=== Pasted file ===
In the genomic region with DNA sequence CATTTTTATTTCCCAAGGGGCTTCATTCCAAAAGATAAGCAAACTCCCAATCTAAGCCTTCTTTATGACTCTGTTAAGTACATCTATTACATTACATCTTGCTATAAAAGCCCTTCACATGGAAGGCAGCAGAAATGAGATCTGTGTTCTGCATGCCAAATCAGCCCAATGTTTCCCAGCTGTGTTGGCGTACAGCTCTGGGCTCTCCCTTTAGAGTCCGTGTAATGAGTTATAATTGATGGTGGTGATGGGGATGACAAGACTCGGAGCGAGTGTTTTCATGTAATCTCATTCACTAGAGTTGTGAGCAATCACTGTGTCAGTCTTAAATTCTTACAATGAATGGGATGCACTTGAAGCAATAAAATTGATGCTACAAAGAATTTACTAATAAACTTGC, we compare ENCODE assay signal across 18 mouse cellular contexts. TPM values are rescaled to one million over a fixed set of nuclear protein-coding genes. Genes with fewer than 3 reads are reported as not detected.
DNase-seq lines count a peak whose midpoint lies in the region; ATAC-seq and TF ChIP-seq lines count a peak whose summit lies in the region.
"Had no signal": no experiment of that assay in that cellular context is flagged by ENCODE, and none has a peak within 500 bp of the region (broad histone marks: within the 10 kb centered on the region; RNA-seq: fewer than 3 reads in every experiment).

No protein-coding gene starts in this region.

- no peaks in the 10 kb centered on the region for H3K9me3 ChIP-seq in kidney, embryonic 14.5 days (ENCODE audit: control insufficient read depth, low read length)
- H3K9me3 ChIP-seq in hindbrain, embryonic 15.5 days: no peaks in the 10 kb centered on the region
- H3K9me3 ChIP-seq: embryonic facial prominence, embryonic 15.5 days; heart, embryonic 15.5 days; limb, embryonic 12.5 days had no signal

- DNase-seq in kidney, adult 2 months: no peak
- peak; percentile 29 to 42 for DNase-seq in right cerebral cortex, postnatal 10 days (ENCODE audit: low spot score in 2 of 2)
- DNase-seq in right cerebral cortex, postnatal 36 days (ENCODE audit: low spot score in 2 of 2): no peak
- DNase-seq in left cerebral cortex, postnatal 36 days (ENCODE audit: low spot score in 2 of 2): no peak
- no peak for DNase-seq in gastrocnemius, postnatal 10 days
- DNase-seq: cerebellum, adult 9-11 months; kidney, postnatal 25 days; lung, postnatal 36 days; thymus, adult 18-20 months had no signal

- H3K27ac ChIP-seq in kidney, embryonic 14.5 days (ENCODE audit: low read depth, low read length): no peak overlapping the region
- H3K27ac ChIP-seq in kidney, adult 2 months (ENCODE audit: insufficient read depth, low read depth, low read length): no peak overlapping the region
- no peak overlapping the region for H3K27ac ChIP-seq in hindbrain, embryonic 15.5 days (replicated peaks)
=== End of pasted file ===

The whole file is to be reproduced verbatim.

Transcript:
In the genomic region with DNA sequence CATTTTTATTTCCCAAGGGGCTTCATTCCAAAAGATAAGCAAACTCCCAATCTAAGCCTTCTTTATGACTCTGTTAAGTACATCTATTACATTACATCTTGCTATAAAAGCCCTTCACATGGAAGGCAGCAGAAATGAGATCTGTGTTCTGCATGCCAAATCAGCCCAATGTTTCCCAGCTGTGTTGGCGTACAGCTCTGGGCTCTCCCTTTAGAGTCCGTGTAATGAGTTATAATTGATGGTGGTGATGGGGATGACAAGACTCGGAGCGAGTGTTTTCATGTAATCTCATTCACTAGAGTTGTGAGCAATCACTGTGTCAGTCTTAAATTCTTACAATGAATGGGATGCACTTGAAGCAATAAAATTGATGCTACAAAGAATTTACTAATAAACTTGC, we compare ENCODE assay signal across 18 mouse cellular contexts. TPM values are rescaled to one million over a fixed set of nuclear protein-coding genes. Genes with fewer than 3 reads are reported as not detected.
DNase-seq lines count a peak whose midpoint lies in the region; ATAC-seq and TF ChIP-seq lines count a peak whose summit lies in the region.
"Had no signal": no experiment of that assay in that cellular context is flagged by ENCODE, and none has a peak within 500 bp of the region (broad histone marks: within the 10 kb centered on the region; RNA-seq: fewer than 3 reads in every experiment).

No protein-coding gene starts in this region.

- no peaks in the 10 kb centered on the region for H3K9me3 ChIP-seq in kidney, embryonic 14.5 days (ENCODE audit: control insufficient read depth, low read length)
- H3K9me3 ChIP-seq in hindbrain, embryonic 15.5 days: no peaks in the 10 kb centered on the region
- H3K9me3 ChIP-seq: embryonic facial prominence, embryonic 15.5 days; heart, embryonic 15.5 days; limb, embryonic 12.5 days had no signal

- DNase-seq in kidney, adult 2 months: no peak
- peak; percentile 29 to 42 for DNase-seq in right cerebral cortex, postnatal 10 days (ENCODE audit: low spot score in 2 of 2)
- DNase-seq in right cerebral cortex, postnatal 36 days (ENCODE audit: low spot score in 2 of 2): no peak
- DNase-seq in left cerebral cortex, postnatal 36 days (ENCODE audit: low spot score in 2 of 2): no peak
- no peak for DNase-seq in gastrocnemius, postnatal 10 days
- DNase-seq: cerebellum, adult 9-11 months; kidney, postnatal 25 days; lung, postnatal 36 days; thymus, adult 18-20 months had no signal

- H3K27ac ChIP-seq in kidney, embryonic 14.5 days (ENCODE audit: low read depth, low read length): no peak overlapping the region
- H3K27ac ChIP-seq in kidney, adult 2 months (ENCODE audit: insufficient read depth, low read depth, low read length): no peak overlapping the region
- no peak overlapping the region for H3K27ac ChIP-seq in hindbrain, embryonic 15.5 days (replicated peaks)